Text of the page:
28 April 2014

Rio Lite

Niemeyer's lasting mark on Niterói
Back in the days when we still lived in New York and my husband, Mark, used to write from time to time for a travel magazine, he got it into his head one day to do an article touting the city of Niterói, a 20-minute ferry ride across Guanabara Bay from downtown Rio. He spoke of Niterói as a glittering mirror image of Rio — but much easier for a stranger to manage and negotiate than the big, bad city of Rio. He might have been just bluffing for the article, but he really wasn’t far off. Before moving to Brazil, we had once or twice taken the ferry across ourselves. The views, needless to say, are stupendous. There’s a breeze that you don’t get on city streets. It’s a way to pass a couple of hours when you’re still a tourist but you don’t want to go to the beach, you don’t want to go to another museum, you’ve already had lunch and it’s too soon for cocktails, let along dinner.

Refuge in the center of Icaraí, "our" neighborhood
There was probably not even a decent hotel in Niterói at the time that we first started to take the ferry there, if there was any hotel at all. By the time the two of us slept in Niterói we were already living in Brazil. We were going to pick someone up at the international airport in the early morning, and we thought it would probably be more efficient to sleep in Niterói after the two-hour drive in from Búzios and then just cross the bridge at first light. We believed that we had even located a proper hotel. But, despite its appearance and its discreet name (something like the Queen Victoria or the Prince of Wales), it turned out to be what the Brazilians call a motel, merely disguised as a hotel. Motel in Brazil means a place with round beds, mirrored walls and ceilings, entrance via the garage rather than a lobby in which you might run into someone you know, and rates by the hour. This motel/hotel was the only place we could find in Niterói. What did we know?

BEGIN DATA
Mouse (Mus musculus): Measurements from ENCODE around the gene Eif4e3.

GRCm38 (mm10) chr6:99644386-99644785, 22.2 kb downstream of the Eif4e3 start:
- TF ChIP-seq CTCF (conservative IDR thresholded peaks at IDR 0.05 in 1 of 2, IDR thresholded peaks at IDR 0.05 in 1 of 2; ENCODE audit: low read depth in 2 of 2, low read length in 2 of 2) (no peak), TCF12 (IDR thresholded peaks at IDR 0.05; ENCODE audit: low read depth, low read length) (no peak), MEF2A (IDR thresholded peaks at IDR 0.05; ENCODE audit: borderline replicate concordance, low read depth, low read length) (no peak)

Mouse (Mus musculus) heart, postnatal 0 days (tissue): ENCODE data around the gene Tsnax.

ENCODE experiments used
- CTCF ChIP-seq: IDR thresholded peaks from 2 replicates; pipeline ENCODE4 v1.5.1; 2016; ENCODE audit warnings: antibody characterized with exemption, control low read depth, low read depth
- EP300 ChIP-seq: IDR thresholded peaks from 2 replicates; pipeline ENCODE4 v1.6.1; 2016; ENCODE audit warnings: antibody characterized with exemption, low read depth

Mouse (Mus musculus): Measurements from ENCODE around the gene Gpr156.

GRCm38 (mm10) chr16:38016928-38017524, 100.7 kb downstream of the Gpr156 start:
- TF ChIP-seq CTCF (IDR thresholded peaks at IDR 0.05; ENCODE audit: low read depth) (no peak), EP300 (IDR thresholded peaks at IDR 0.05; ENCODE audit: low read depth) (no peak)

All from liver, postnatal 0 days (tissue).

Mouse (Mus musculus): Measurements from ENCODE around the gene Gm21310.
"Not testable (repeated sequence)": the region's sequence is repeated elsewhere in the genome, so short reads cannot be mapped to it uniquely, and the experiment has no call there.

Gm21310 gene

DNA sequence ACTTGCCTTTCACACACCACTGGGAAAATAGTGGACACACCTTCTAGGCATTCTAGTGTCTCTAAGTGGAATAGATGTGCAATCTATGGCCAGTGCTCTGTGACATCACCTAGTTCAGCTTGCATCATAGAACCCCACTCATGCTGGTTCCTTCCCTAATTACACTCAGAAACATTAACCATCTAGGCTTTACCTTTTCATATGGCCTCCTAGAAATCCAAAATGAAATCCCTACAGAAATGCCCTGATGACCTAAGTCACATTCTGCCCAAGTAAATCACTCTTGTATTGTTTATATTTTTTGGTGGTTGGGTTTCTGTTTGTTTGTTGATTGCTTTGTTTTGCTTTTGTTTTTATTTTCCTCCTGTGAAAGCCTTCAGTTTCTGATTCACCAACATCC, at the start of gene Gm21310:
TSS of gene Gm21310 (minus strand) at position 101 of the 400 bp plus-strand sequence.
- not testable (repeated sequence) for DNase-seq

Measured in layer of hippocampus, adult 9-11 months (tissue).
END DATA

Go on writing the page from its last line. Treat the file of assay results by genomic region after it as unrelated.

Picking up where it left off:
Da Carmine, our favorite DOC-pizzaria
But over the years we’ve had fun getting to know Niterói. Back in the days when we were still struggling with visa issues, it was to Niterói that we went to see our immigration lawyer. We also have friends who live in Niterói, in a big house in a vast walled condominium. When they throw a gala birthday party with endless barbecue and beer and whiskey, live music and genial company and, in addition, offer to put us up, it’s hard to say no. Most recently we’ve made Niterói our launching pad for a next day in Rio. If you live out in the sticks, as we do, there’s no way to escape the occasional foray into Rio for supply and resupply (I’ve written about that in the past), to pick guests up at the airport, to catch a plane yourself, to see an occasional medical specialist, or to plead your case with this or that bureaucracy. Niterói, with its now large supply of luxury hotels and cute pousadas is a perfect place to stay if you have to be in Rio at an early hour of the morning but you don’t want to have to get up in Búzios before the cocks have started to crow.

You can lay out a lot of money and live on Sutton Place and look out across the East River at Queens. Pleasant enough view. Or you can pay a lot less money and live in Queens and look out across the river at Manhattan, one of the world’s most coveted views. Well, the same goes for Rio. Although the view from Rio in the direction of Niterói is quite spectacular, the view from Niterói in the direction of Rio is super-spectacular. Niterói has become our Rio Lite, with plenty of places to stay at much lower rates, with less-crowded restaurants, with way fewer parking challenges, with sidewalks you can stroll on without getting bowled over, and with no see-and-be-seen pressures. A person could even live there — that is, if we didn’t have Búzios.

Back atcha, Rio!

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